Calgary’s Roz Groenewoud is expected to make a speedy recovery after she underwent arthroscopic surgery on both knees in late December.

The 2012 X Games Champion and 2011 World Champion had injured the lateral meniscus in both knees earlier this season but had been coping well with the pain. However, on her training run before Dew Cup qualifiers last week, she further injured the left lateral meniscus to the point that her knee was no longer fully functional. Despite the pain and limited range of motion, Groenewoud chose to compete — landing a technically difficult run and performing a new trick in competition for the first time. Unfortunately, the instability in her knee caused a number of errors, ultimately resulting in a 10th place finish, good enough to sew up her nomination to the Canadian Olympic squad for Sochi.

With her Olympic spot secure thanks to the Canadian Freestyle Ski Association’s “Method A” selection model, Groenewoud and her team, including Dr. Mark Heard, took the opportunity to use surgical intervention to put her in the best possible position for Sochi.

After a thorough examination and an MRI, the diagnosis was a parrot beak tear on the left lateral meniscus. The only option was arthroscopic surgery of the left knee, otherwise it would continue to become more dysfunctional. Since she was undergoing surgery, the team felt that it was a good chance to also clean up some nagging issues on the right knee meniscus. This was a fortuitous decision as more issues were found during surgery on both knees that didn’t show up on the MRI but all were quickly remedied during surgery.  ”These were important corrections to the menisci of both knees as the problems put her at risk for more severe injuries. I’m very optimistic about a speedy recovery,” said Heard, adding that the prognosis is very good as Groenewoud has two very healthy knees in all other respects plus good leg strength and body mechanics.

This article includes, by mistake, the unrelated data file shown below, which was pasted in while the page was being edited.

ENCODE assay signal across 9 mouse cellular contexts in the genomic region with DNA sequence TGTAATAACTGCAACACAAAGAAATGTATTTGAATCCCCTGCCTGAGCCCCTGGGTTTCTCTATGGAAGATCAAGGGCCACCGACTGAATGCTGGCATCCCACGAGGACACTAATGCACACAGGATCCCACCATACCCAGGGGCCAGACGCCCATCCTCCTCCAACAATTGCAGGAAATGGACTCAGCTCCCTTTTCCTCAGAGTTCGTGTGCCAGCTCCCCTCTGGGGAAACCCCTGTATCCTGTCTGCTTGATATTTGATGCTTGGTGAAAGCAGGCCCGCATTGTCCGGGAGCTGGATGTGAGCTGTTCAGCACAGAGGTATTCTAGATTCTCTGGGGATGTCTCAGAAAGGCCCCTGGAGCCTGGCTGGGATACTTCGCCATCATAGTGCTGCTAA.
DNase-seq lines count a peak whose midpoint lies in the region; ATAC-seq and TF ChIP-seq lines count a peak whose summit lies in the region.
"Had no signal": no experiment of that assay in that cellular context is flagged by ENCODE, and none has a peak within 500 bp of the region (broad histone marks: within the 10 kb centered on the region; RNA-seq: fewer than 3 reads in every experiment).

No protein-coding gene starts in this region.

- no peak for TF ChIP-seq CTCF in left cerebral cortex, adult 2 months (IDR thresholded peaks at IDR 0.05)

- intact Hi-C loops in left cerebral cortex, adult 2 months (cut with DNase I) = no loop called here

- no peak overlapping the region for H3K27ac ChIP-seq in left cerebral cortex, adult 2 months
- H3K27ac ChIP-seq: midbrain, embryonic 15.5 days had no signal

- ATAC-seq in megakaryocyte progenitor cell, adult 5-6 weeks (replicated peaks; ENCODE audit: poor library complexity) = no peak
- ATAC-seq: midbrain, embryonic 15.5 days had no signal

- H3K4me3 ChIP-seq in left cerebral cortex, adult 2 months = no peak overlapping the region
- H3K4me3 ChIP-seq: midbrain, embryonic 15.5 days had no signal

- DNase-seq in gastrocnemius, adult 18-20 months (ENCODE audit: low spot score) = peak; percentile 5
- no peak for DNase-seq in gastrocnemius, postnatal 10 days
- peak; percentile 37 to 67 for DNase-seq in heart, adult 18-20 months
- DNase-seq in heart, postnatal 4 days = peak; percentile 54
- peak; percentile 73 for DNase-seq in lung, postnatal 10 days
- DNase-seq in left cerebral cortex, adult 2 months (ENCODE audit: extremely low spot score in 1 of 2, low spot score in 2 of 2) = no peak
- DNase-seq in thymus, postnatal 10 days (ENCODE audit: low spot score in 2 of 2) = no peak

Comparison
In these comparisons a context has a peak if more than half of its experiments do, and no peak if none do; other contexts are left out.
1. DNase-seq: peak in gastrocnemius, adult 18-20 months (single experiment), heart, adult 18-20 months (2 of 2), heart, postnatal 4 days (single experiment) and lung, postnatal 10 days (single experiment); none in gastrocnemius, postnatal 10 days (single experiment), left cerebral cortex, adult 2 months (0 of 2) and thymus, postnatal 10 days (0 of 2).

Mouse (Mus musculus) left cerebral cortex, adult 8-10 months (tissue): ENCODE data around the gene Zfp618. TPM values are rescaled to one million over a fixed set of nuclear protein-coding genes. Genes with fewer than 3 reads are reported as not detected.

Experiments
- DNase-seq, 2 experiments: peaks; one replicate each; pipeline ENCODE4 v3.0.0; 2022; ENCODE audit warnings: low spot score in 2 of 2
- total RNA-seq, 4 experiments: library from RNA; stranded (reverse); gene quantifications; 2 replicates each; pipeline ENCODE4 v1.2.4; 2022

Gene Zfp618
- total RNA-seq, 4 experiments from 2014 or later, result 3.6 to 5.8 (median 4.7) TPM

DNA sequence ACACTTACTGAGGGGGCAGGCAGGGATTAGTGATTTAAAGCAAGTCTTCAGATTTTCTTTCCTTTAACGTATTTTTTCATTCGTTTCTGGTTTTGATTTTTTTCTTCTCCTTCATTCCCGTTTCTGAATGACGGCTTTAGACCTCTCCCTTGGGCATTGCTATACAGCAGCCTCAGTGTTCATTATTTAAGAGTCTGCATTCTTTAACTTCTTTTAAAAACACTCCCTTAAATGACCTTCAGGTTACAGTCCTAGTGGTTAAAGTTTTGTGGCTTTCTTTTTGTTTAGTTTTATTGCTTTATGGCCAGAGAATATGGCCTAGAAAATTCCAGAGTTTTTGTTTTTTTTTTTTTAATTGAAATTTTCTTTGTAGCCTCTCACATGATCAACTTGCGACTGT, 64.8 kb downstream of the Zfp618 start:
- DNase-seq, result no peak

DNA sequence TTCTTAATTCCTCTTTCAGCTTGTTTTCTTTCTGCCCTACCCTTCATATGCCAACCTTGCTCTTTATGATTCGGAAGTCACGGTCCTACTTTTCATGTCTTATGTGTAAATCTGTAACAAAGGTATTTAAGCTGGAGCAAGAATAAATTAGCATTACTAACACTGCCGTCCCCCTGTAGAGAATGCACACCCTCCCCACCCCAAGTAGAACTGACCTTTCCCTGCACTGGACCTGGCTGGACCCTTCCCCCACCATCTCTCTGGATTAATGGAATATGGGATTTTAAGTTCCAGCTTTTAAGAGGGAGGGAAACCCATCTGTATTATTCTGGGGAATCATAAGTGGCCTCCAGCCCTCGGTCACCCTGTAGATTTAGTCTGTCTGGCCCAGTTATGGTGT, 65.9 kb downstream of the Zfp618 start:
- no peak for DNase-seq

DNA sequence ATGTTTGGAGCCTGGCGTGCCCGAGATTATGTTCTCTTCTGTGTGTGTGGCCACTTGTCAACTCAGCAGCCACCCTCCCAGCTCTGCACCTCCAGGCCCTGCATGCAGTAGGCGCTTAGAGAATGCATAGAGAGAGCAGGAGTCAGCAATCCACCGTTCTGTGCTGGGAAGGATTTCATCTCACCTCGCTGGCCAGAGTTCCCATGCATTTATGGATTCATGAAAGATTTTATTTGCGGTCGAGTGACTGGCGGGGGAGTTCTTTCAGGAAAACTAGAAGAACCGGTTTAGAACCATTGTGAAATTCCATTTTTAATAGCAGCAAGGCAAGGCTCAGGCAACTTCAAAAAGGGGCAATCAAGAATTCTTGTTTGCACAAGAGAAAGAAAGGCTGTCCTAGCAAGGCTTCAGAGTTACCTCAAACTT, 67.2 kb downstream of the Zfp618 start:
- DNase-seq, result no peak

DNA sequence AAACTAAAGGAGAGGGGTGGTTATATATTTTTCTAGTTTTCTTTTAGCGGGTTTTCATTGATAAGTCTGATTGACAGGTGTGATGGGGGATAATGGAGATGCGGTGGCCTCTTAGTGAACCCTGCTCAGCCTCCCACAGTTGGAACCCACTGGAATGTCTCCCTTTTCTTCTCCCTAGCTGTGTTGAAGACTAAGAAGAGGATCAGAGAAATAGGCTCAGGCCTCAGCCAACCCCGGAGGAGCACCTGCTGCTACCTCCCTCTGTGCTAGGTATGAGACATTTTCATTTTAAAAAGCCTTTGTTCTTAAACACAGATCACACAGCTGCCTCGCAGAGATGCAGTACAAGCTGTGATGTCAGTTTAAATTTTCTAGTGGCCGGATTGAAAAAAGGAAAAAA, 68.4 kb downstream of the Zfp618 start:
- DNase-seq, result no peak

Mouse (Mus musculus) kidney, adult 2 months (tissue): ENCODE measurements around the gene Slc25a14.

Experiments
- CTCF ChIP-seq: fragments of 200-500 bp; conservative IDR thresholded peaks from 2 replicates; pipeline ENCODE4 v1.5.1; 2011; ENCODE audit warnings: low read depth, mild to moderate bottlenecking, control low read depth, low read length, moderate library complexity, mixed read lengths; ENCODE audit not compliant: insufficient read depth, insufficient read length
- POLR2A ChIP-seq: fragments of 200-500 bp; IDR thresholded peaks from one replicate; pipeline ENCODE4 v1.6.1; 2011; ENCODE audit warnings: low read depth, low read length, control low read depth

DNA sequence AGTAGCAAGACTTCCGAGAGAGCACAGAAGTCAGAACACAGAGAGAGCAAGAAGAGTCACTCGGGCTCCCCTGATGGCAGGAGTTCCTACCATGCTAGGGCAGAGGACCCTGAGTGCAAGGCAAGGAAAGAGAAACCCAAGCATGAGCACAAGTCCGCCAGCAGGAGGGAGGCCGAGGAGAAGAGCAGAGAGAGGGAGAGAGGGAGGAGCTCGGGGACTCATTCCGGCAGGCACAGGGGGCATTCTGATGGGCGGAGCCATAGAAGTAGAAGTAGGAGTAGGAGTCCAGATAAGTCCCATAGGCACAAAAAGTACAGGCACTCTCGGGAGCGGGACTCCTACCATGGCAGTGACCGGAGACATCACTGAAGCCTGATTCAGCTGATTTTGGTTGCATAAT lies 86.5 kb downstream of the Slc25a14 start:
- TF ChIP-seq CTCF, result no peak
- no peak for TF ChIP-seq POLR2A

Groenewoud is expected to reach full recovery in four to six weeks, which leaves her Sochi plans in tact. What has changed are her holiday plans. Normally, the holiday break is downtime at the Groenewoud family cabin at Castle Mountain Resort in Alberta, but this year she will be working hard to rehab, build her leg strength back to its competition level and get her head back into the game.  Groenewoud will be back in the halfpipe as soon as the swelling in her knee subsides and she has regained her leg strength from surgery.

Groenewoud said, “While it wasn’t my plan to have my first knee surgery happen this close to the Olympics, and on both knees, this is what needed to be done. I feel so fortunate to have been taken care of by the exceptional sport/health professionals associated with our team plus the support of my coaches, Trennon Paynter and Marc Macdonell.  It was a blessing that Dr. Heard made time to see me and perform my surgery.  I can’t wait to ski without so much pain in the New Year and have two fully functional knees. No one said this Road to Sochi would be easy but, luckily, I like challenges.”

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Story and photo courtesy of the Canadian Freestyle Ski Association.

SnowOnline Editor: Lori Knowles